Late Amnesty Cases

CENTER FOR HUMAN RIGHTS AND CONSTITUTIONAL LAW
256 S. OCCIDENTAL BOULEVARD
LOS ANGELES, CA. 90057
Telephone:  (213) 388-8693
Facsimile:  (213) 386-9484  Modem:  (213) 386-3806

FOR IMMEDIATE RELEASE


FEDERAL COURT OF APPEALS RULES IN FAVOR OF HUNDREDS
OF THOUSANDS OF “AMNESTY” APPLICANTS

Press conference:    Wednesday, November 22, 2000, 10:30 AM (PST)

Place:                      Center for Human rights and Constitutional Law
256 S. Occidental Blvd (corner 3rd Street)
Los Angeles, Ca. 90057

Contacts:                 Class counsel Peter Schey (323) 251-3223, &
Carlos Holguin (213) 388-8693 ext. 109

On November 21, 2000, an en banc panel of 11 judges of the Ninth Circuit Court of Appeals in San Francisco, California, issued a decision hundreds of thousands of immigrants had waited for since the case was argued in March.  The Court of Appeals decision rejected an appeal by the Attorney General in a case involving 400,000 immigrant families who have resided in the U.S. since before 1982 and alleged they were illegally turned away by the INS when they sought to apply for “amnesty” during the 1987-88 one-year amnesty program because they had briefly traveled abroad.

In two class action cases filed by the Center for Human Rights, the AFL-CIO, Catholic Social Services of Sacramento, CA, the United Farm Workers Union and other plaintiffs, the lower courts held in 1988 that INS’ travel rules were illegal, decisions the agency accepted and based upon which it rescinded its travel rules. However, for the past 12 years the INS has fought the power of the federal courts to grant a remedy to hundreds of thousands of class members involved in these cases. In 1998 the INS convinced two of three members of a panel of Ninth Circuit judges to order the Catholic Social Services v. Reno case dismissed based on a 1996 provision enacted by Congress removing the jurisdiction of the federal courts over most class members’ claims. However, the Catholic Social Services plaintiffs promptly filed a new lawsuit, challenging the law enacted by Congress as a violation of their constitutional right to access the courts. When U.S. district judge Lawrence Karlton issued a nationwide injunction in June 1998 protecting class members in the new lawsuit, the INS appealed to the Ninth Circuit Court of Appeals and obtained a temporary stay of the injunction. The same two Court of Appeals judges who ordered dismissal of the first Catholic Social Services case then ordered the second case dismissed. Their decision was reviewed and reversed by 11 judges of the Court of Appeals which issued its decision today.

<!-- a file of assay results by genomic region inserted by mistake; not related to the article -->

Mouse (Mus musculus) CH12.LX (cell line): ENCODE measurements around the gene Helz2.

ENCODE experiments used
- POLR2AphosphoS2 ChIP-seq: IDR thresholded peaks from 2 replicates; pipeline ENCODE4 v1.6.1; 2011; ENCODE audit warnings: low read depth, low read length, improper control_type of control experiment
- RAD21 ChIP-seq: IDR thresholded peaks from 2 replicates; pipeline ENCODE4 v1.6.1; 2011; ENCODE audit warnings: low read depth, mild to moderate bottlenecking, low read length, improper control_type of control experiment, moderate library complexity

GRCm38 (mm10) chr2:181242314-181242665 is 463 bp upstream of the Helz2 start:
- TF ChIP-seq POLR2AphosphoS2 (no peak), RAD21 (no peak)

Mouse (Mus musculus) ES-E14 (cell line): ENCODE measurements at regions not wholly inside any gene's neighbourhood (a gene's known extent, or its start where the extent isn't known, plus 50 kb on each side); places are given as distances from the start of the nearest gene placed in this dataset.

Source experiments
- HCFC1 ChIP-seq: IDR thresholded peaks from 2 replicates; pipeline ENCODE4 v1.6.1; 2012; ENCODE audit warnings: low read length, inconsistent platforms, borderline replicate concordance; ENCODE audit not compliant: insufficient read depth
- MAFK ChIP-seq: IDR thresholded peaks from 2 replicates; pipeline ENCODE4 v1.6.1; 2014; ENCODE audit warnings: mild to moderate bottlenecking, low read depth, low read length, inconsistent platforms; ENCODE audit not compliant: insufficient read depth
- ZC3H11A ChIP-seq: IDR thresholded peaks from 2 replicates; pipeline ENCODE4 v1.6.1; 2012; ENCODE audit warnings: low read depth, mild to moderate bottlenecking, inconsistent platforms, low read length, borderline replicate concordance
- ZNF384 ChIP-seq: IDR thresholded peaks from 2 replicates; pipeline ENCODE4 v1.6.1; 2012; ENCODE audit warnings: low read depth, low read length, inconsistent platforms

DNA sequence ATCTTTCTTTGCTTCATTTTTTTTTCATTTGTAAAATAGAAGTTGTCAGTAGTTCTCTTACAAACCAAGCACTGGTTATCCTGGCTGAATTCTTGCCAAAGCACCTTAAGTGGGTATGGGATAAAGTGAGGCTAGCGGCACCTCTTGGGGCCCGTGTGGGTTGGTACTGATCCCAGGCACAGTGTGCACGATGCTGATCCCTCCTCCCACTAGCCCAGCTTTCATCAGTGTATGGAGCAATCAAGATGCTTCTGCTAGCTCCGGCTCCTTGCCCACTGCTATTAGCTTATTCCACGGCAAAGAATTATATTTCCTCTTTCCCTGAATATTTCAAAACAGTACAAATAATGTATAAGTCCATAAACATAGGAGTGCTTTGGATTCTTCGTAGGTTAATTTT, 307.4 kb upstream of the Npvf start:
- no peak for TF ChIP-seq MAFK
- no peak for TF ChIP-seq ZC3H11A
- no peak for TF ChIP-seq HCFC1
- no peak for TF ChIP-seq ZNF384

Peter Schey, lead counsel for plaintiffs, stated today: “This decision will require the INS to issue tens of thousands of temporary work permits to class members nationwide, and may lead to several hundred thousand class members having their applications for legalization adjudicated after fighting for that result for over 10 years. This decision also reaffirms that there is a constitutional right of access to the courts, a right of profound importance to all persons who have suffered constitutional harm at the hands of the Government and turn to the courts for a remedy. The Administration¹s position that the courthouse doors may be arbitrarily locked to victims of constitutional violations –whether citizens or immigrants–was thoroughly rejected by the Court of Appeals today.”

 

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